Maybe missed a few but tired of typing in my phone. Bottom line, scanning is fun and good for you.


Sent from my iPhone using Tapatalk

I wish I could be interested in scanning the way you are. It's such a boring process, with software that is inscrutable. I use a Plustek OpticFilm 120 which does an excellent job on both medium format and 35mm. It has a very limited film holder for my Xpan images which slows things down tremendously. I wish I could scan more negatives at a time. Also, for some odd reason, the largest 120 negative it can scan is 6 x 12. If it could scan 6 x 17, I'd be in the market for one of those cameras. Maybe it's good I can't scan those larger negatives. Saves me a lot of money.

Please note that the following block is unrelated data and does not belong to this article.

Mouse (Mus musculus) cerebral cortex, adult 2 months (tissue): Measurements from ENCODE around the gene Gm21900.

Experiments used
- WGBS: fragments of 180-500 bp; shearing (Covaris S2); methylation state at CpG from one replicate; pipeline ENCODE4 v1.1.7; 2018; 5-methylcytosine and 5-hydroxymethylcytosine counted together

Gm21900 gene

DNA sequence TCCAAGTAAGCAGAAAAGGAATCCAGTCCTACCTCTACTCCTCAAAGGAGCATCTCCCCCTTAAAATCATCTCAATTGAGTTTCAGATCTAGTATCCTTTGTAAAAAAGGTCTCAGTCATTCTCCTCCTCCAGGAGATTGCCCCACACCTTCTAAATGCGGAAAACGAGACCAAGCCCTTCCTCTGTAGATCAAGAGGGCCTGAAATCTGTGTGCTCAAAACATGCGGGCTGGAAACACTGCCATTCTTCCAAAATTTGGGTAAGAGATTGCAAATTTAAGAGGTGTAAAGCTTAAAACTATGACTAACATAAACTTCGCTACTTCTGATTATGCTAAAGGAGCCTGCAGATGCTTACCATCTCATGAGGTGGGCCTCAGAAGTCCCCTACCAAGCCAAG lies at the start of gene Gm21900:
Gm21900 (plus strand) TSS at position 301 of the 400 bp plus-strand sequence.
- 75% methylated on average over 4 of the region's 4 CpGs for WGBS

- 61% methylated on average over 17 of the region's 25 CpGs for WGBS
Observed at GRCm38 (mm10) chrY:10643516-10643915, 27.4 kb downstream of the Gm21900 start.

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Old 08-01-2018   #13
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Quote:
Originally Posted by GarageBoy View Post
Looked into a pakon - wow the prices are insane now... Why can't we remake one of these?

Yeah, those used to be under $300. Quite a lot more today.
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Old 08-01-2018   #14
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For 35mm dedicated scanners you can find some cheaper options sometimes on CL or Offerup. Just recently found a Nikon Coolscan IV ED for $70 and I think its more convenient that DSLR scanning... And I did find out that you can mod the SA21 to scan the entire roll... which is almost like the Pakon imo.